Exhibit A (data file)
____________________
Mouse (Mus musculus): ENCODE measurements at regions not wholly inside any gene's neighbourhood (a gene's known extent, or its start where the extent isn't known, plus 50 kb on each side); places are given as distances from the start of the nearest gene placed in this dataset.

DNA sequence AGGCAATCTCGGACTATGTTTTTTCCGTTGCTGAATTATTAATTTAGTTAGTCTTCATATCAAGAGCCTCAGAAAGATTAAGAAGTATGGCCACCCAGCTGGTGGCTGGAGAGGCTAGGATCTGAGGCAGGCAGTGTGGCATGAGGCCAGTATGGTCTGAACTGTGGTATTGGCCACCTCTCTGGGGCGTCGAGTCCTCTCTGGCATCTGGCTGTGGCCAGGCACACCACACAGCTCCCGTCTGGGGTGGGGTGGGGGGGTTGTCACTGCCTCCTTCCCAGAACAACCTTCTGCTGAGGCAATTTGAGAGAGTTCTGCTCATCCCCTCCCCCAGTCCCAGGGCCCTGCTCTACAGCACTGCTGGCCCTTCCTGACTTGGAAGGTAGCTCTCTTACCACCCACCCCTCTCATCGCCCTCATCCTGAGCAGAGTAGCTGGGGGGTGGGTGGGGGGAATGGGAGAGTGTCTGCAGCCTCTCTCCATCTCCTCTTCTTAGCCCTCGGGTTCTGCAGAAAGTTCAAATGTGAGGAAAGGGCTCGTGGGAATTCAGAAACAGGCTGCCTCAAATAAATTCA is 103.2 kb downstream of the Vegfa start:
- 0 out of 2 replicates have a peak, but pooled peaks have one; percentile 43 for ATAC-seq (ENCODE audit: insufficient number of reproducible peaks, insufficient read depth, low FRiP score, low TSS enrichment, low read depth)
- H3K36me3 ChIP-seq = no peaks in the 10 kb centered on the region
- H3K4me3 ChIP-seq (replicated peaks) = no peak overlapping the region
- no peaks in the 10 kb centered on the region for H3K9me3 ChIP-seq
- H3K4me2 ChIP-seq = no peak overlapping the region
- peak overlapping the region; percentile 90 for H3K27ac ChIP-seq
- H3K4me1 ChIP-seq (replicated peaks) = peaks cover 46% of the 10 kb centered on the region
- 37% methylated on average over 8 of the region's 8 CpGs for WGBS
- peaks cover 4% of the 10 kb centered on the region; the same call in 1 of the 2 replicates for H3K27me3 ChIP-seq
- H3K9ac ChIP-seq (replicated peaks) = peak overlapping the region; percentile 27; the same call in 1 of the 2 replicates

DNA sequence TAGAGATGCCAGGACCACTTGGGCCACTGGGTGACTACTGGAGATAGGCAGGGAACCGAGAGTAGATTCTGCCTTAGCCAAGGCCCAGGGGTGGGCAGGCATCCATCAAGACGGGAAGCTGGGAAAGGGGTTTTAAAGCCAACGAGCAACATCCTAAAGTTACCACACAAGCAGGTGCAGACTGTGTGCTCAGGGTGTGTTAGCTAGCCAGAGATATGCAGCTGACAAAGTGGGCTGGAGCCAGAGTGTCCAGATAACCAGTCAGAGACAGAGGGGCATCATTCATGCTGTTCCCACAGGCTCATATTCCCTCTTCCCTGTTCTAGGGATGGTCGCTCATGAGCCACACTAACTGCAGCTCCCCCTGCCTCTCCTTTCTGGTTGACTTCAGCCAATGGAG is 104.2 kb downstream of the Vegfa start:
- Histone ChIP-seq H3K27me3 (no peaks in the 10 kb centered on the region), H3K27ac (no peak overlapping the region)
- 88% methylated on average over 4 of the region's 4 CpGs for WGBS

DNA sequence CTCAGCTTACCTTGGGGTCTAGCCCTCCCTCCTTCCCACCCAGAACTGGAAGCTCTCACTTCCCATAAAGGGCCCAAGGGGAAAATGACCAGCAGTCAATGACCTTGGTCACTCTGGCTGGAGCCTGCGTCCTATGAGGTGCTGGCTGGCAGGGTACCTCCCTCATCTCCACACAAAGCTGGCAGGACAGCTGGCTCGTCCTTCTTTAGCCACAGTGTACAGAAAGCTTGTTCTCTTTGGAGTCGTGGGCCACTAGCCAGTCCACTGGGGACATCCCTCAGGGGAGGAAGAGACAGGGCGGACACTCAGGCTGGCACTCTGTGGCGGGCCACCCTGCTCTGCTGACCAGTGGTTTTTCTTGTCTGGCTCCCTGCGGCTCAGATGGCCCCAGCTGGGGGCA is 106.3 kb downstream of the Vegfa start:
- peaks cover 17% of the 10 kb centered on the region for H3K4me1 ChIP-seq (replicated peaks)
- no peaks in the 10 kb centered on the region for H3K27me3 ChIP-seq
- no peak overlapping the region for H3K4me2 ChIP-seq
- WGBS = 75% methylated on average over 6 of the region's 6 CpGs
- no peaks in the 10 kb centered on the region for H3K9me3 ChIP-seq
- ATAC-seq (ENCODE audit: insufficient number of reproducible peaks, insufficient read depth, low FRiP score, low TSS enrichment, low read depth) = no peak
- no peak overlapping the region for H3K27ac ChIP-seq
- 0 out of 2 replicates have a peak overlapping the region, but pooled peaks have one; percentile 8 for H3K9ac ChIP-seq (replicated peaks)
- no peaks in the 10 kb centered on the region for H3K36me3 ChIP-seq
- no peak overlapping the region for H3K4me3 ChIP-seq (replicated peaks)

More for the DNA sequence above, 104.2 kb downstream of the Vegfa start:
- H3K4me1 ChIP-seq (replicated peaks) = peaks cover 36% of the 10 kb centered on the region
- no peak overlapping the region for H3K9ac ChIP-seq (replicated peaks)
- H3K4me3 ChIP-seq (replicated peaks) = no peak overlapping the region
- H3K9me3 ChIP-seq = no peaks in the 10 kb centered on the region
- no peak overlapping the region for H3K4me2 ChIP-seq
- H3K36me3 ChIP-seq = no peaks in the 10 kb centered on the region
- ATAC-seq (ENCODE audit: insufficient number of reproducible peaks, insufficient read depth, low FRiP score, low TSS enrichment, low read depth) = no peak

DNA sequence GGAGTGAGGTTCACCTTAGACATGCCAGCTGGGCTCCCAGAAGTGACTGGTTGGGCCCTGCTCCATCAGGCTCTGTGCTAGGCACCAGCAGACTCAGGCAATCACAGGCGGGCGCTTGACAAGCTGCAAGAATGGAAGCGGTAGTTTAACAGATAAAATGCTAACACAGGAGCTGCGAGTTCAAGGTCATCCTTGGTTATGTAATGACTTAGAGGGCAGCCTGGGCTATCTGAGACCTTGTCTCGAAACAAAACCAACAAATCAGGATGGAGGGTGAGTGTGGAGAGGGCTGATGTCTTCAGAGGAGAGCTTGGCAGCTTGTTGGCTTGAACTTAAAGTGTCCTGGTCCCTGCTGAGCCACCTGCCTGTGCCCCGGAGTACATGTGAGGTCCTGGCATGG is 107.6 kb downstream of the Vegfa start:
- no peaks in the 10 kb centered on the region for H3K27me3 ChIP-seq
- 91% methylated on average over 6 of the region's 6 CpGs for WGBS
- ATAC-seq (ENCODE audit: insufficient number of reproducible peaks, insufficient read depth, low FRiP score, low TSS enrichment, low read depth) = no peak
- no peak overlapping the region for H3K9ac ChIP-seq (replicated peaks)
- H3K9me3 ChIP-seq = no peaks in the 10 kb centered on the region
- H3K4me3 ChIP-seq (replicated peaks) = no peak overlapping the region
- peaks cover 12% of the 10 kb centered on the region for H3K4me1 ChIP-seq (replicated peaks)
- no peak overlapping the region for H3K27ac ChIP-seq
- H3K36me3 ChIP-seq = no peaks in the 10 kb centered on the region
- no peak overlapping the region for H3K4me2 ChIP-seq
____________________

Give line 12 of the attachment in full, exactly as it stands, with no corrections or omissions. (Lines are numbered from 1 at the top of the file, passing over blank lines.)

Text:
- H3K9ac ChIP-seq (replicated peaks) = peak overlapping the region; percentile 27; the same call in 1 of the 2 replicates